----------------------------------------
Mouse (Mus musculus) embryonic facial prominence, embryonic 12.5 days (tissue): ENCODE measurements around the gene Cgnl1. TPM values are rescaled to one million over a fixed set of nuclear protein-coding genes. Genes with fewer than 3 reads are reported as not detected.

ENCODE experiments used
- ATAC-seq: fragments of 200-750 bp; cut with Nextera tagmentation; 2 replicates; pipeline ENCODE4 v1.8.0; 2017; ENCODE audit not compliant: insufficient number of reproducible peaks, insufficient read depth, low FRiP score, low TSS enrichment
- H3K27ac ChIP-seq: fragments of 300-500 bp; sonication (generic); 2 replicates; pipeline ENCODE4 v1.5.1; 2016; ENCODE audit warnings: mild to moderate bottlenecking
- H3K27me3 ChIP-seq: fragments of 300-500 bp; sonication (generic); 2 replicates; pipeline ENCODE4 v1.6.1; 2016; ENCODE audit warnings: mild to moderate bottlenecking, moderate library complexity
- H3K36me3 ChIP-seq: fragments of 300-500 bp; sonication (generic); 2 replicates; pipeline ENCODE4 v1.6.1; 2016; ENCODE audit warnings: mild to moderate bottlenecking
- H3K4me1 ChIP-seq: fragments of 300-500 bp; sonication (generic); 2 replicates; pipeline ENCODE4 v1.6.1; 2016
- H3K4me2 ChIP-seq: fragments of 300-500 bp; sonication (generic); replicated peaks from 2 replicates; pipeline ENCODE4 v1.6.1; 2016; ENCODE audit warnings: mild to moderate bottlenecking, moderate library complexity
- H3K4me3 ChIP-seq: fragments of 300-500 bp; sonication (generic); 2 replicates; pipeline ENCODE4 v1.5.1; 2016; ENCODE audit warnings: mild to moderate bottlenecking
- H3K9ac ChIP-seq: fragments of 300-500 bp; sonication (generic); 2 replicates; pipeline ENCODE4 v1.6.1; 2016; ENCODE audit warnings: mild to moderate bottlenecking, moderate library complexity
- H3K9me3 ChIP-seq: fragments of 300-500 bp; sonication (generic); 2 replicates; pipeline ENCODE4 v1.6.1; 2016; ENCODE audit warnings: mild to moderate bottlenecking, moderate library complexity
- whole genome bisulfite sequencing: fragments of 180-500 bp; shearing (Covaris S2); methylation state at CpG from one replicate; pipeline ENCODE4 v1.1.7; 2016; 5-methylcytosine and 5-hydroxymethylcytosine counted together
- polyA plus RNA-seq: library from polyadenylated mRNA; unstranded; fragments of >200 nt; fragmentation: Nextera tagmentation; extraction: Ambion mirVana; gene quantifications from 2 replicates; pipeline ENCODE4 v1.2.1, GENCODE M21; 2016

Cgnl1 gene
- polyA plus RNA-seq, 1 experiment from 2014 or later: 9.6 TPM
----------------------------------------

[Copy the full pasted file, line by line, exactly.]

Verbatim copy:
Mouse (Mus musculus) embryonic facial prominence, embryonic 12.5 days (tissue): ENCODE measurements around the gene Cgnl1. TPM values are rescaled to one million over a fixed set of nuclear protein-coding genes. Genes with fewer than 3 reads are reported as not detected.

ENCODE experiments used
- ATAC-seq: fragments of 200-750 bp; cut with Nextera tagmentation; 2 replicates; pipeline ENCODE4 v1.8.0; 2017; ENCODE audit not compliant: insufficient number of reproducible peaks, insufficient read depth, low FRiP score, low TSS enrichment
- H3K27ac ChIP-seq: fragments of 300-500 bp; sonication (generic); 2 replicates; pipeline ENCODE4 v1.5.1; 2016; ENCODE audit warnings: mild to moderate bottlenecking
- H3K27me3 ChIP-seq: fragments of 300-500 bp; sonication (generic); 2 replicates; pipeline ENCODE4 v1.6.1; 2016; ENCODE audit warnings: mild to moderate bottlenecking, moderate library complexity
- H3K36me3 ChIP-seq: fragments of 300-500 bp; sonication (generic); 2 replicates; pipeline ENCODE4 v1.6.1; 2016; ENCODE audit warnings: mild to moderate bottlenecking
- H3K4me1 ChIP-seq: fragments of 300-500 bp; sonication (generic); 2 replicates; pipeline ENCODE4 v1.6.1; 2016
- H3K4me2 ChIP-seq: fragments of 300-500 bp; sonication (generic); replicated peaks from 2 replicates; pipeline ENCODE4 v1.6.1; 2016; ENCODE audit warnings: mild to moderate bottlenecking, moderate library complexity
- H3K4me3 ChIP-seq: fragments of 300-500 bp; sonication (generic); 2 replicates; pipeline ENCODE4 v1.5.1; 2016; ENCODE audit warnings: mild to moderate bottlenecking
- H3K9ac ChIP-seq: fragments of 300-500 bp; sonication (generic); 2 replicates; pipeline ENCODE4 v1.6.1; 2016; ENCODE audit warnings: mild to moderate bottlenecking, moderate library complexity
- H3K9me3 ChIP-seq: fragments of 300-500 bp; sonication (generic); 2 replicates; pipeline ENCODE4 v1.6.1; 2016; ENCODE audit warnings: mild to moderate bottlenecking, moderate library complexity
- whole genome bisulfite sequencing: fragments of 180-500 bp; shearing (Covaris S2); methylation state at CpG from one replicate; pipeline ENCODE4 v1.1.7; 2016; 5-methylcytosine and 5-hydroxymethylcytosine counted together
- polyA plus RNA-seq: library from polyadenylated mRNA; unstranded; fragments of >200 nt; fragmentation: Nextera tagmentation; extraction: Ambion mirVana; gene quantifications from 2 replicates; pipeline ENCODE4 v1.2.1, GENCODE M21; 2016

Cgnl1 gene
- polyA plus RNA-seq, 1 experiment from 2014 or later: 9.6 TPM